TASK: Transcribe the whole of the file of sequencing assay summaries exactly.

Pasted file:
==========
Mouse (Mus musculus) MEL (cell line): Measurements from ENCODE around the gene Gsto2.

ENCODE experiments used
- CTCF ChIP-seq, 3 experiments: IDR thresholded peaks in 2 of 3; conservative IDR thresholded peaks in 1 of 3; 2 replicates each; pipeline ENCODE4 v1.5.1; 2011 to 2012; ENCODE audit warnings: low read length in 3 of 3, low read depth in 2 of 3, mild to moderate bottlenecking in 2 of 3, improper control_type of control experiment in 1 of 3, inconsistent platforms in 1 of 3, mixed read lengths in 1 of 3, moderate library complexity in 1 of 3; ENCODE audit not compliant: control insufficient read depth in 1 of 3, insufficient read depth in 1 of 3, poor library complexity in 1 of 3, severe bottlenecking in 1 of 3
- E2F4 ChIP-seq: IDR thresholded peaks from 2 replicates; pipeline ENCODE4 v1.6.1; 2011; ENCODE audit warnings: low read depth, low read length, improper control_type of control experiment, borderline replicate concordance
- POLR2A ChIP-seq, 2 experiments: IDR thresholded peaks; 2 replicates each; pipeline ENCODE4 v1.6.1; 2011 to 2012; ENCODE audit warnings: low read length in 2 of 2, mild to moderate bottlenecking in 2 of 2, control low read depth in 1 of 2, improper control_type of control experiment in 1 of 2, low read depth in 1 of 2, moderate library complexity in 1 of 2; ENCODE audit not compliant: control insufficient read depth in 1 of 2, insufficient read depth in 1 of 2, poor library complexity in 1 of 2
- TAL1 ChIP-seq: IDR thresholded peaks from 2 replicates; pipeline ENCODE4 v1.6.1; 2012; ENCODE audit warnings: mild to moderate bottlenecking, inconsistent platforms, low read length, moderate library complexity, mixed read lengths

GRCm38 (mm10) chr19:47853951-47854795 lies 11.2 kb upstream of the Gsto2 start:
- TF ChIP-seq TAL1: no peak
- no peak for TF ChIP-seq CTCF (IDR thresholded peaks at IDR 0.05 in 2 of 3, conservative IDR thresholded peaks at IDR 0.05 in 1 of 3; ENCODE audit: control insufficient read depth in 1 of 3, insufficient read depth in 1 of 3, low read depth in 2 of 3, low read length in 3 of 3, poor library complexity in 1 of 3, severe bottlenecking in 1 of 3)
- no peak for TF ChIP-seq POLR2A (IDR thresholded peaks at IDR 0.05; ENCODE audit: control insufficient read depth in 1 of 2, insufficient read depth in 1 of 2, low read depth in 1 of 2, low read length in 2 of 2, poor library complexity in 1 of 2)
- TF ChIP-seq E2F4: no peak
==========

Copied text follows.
Mouse (Mus musculus) MEL (cell line): Measurements from ENCODE around the gene Gsto2.

ENCODE experiments used
- CTCF ChIP-seq, 3 experiments: IDR thresholded peaks in 2 of 3; conservative IDR thresholded peaks in 1 of 3; 2 replicates each; pipeline ENCODE4 v1.5.1; 2011 to 2012; ENCODE audit warnings: low read length in 3 of 3, low read depth in 2 of 3, mild to moderate bottlenecking in 2 of 3, improper control_type of control experiment in 1 of 3, inconsistent platforms in 1 of 3, mixed read lengths in 1 of 3, moderate library complexity in 1 of 3; ENCODE audit not compliant: control insufficient read depth in 1 of 3, insufficient read depth in 1 of 3, poor library complexity in 1 of 3, severe bottlenecking in 1 of 3
- E2F4 ChIP-seq: IDR thresholded peaks from 2 replicates; pipeline ENCODE4 v1.6.1; 2011; ENCODE audit warnings: low read depth, low read length, improper control_type of control experiment, borderline replicate concordance
- POLR2A ChIP-seq, 2 experiments: IDR thresholded peaks; 2 replicates each; pipeline ENCODE4 v1.6.1; 2011 to 2012; ENCODE audit warnings: low read length in 2 of 2, mild to moderate bottlenecking in 2 of 2, control low read depth in 1 of 2, improper control_type of control experiment in 1 of 2, low read depth in 1 of 2, moderate library complexity in 1 of 2; ENCODE audit not compliant: control insufficient read depth in 1 of 2, insufficient read depth in 1 of 2, poor library complexity in 1 of 2
- TAL1 ChIP-seq: IDR thresholded peaks from 2 replicates; pipeline ENCODE4 v1.6.1; 2012; ENCODE audit warnings: mild to moderate bottlenecking, inconsistent platforms, low read length, moderate library complexity, mixed read lengths

GRCm38 (mm10) chr19:47853951-47854795 lies 11.2 kb upstream of the Gsto2 start:
- TF ChIP-seq TAL1: no peak
- no peak for TF ChIP-seq CTCF (IDR thresholded peaks at IDR 0.05 in 2 of 3, conservative IDR thresholded peaks at IDR 0.05 in 1 of 3; ENCODE audit: control insufficient read depth in 1 of 3, insufficient read depth in 1 of 3, low read depth in 2 of 3, low read length in 3 of 3, poor library complexity in 1 of 3, severe bottlenecking in 1 of 3)
- no peak for TF ChIP-seq POLR2A (IDR thresholded peaks at IDR 0.05; ENCODE audit: control insufficient read depth in 1 of 2, insufficient read depth in 1 of 2, low read depth in 1 of 2, low read length in 2 of 2, poor library complexity in 1 of 2)
- TF ChIP-seq E2F4: no peak